In makeshift homes, Rohingya recall Ramadan in Myanmar

A Myanmar border guard policeman stand near a Rohingya Muslim family in front of their home in a village during a government-organized visit for journalists in Buthidaung townships in the restive Rakhine state on January 25, 2019. (AFP)
Updated 29 May 2019

In makeshift homes, Rohingya recall Ramadan in Myanmar

  • More than 1.1 million Rohingya are currently lodged at various refugee camps, with nearly 750,000 taking shelter in Bangladesh since August 2017 when the violence escalated in the northern Myanmar province of Rakhine

DHAKA: 
For the past two years, during Ramadan, an overwhelming sadness takes over 15-year-old Ahmed Kamal, a Rohingya refugee at the Cox’s Bazar camp in Bangladesh.
He says it is at this time, specifically during iftar, that he misses his mother, Halima Begum, the most.
Begum was brutally killed in September 2017 by the Myanmar army during a crackdown on thousands of Rohingya — many of whom fled to Bangladesh to escape the persecution.
“My mother used to prepare so many homemade foods during iftar and we all used to enjoy it. But everything is lost now,” Kamal told Arab News.
For many of the Rohingya living at Cox’s Bazar, Ramadan brings with it a sense of nostalgia and memories of days well spent.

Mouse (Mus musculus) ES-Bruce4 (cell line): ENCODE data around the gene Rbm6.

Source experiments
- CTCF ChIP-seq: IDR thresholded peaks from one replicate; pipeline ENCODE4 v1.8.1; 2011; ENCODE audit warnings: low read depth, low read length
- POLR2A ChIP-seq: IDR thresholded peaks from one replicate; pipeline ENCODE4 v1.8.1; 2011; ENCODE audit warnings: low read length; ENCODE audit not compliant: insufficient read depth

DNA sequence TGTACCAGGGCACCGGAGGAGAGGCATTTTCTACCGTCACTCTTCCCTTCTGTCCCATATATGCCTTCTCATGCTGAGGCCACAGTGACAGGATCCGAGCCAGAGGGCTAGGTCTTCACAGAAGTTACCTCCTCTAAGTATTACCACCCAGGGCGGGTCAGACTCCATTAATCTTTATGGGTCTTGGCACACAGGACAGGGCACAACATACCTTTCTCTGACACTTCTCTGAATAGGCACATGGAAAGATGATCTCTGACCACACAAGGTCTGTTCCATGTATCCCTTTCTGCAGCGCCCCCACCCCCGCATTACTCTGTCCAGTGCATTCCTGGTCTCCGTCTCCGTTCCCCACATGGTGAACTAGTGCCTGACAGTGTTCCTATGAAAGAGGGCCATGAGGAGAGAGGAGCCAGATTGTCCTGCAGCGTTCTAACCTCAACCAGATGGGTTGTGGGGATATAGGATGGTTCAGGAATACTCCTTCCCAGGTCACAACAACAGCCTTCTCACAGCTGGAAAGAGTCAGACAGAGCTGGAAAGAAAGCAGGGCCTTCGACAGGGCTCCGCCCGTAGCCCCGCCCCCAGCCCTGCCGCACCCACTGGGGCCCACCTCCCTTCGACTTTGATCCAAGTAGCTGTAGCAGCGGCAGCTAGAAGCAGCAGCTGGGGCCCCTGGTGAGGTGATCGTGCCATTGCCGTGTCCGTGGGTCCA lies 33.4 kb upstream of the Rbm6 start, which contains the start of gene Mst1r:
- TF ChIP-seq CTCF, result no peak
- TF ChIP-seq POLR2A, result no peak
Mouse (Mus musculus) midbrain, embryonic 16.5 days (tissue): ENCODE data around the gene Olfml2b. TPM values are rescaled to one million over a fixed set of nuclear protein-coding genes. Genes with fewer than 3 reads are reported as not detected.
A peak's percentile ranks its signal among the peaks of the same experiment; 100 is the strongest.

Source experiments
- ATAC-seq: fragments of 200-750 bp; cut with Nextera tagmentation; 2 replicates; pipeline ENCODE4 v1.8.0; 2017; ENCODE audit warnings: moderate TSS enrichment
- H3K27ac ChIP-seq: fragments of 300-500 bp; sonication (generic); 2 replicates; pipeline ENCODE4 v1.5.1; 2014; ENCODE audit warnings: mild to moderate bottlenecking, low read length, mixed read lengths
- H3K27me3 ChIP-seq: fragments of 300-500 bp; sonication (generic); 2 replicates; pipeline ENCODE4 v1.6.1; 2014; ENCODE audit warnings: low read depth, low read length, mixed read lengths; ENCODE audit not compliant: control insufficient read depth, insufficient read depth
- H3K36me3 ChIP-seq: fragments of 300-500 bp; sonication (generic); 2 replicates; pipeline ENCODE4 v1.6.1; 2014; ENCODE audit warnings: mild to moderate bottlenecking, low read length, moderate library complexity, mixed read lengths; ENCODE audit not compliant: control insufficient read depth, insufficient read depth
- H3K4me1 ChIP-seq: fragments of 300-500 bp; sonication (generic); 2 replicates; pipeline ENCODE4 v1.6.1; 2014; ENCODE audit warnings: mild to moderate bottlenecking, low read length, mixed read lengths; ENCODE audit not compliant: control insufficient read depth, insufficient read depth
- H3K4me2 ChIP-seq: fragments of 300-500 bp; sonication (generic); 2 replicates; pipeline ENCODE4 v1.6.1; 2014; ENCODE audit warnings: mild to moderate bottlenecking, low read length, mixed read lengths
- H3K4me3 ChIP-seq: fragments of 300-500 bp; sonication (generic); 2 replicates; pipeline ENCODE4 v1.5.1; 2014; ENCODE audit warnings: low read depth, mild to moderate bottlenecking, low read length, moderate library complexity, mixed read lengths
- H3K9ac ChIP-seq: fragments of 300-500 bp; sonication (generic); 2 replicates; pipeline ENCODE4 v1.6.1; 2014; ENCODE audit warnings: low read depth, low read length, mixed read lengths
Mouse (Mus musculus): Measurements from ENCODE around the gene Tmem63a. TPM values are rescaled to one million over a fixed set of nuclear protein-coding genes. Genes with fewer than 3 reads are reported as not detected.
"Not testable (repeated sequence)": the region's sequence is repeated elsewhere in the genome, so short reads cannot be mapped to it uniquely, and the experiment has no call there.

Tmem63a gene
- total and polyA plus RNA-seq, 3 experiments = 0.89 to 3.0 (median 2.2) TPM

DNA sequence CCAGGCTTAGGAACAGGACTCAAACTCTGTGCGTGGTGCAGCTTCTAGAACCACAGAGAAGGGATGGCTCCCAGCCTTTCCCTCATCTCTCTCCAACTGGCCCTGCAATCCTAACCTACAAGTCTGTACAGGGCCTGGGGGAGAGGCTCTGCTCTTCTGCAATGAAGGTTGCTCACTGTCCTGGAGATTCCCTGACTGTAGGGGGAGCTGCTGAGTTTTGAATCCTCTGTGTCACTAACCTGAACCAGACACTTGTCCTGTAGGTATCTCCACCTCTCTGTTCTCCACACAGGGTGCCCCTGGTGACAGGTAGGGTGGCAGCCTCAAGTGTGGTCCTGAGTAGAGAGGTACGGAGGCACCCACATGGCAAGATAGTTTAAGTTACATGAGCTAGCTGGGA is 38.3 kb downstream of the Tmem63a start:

“We used to have a get-together with relatives during Ramadan at our home in Mongdu township. All year, I used to wait for this Ramadan get-together with our maternal cousins, grandparents and uncles,” Saleha Khatun, a 13-year-old refugee girl from Kutupalang Rohingya camp, said.
“Some of our relatives were killed in September 2017, a few of them stayed in Rakhine and some fled to Cox’s Bazar. Our greater family is now completely scattered and I miss my relatives a lot in this Ramadan month,” she added.
More than 1.1 million Rohingya are currently lodged at various refugee camps, with nearly 750,000 taking shelter in Bangladesh since August 2017 when the violence escalated in the northern Myanmar province of Rakhine. For most of the Rohingya, this is their second Ramadan in Bangladesh since the great exodus.

BACKGROUND

• World Food Program steps up free food initiative for the displaced this month.

• More than 1.1 million living in world’s largest refugee camp in Bangladesh.

“Last year we didn’t get enough food for iftar to break the fast. Sometimes we had to drink only water but this year there is enough — we have received food from the World Food Program (WFP),” Rashid Khan, a refugee from Balukhali camp, told Arab News.
The WFP also distributed dates to families in refugee camps specifically for Ramadan, which were donated by Qatar.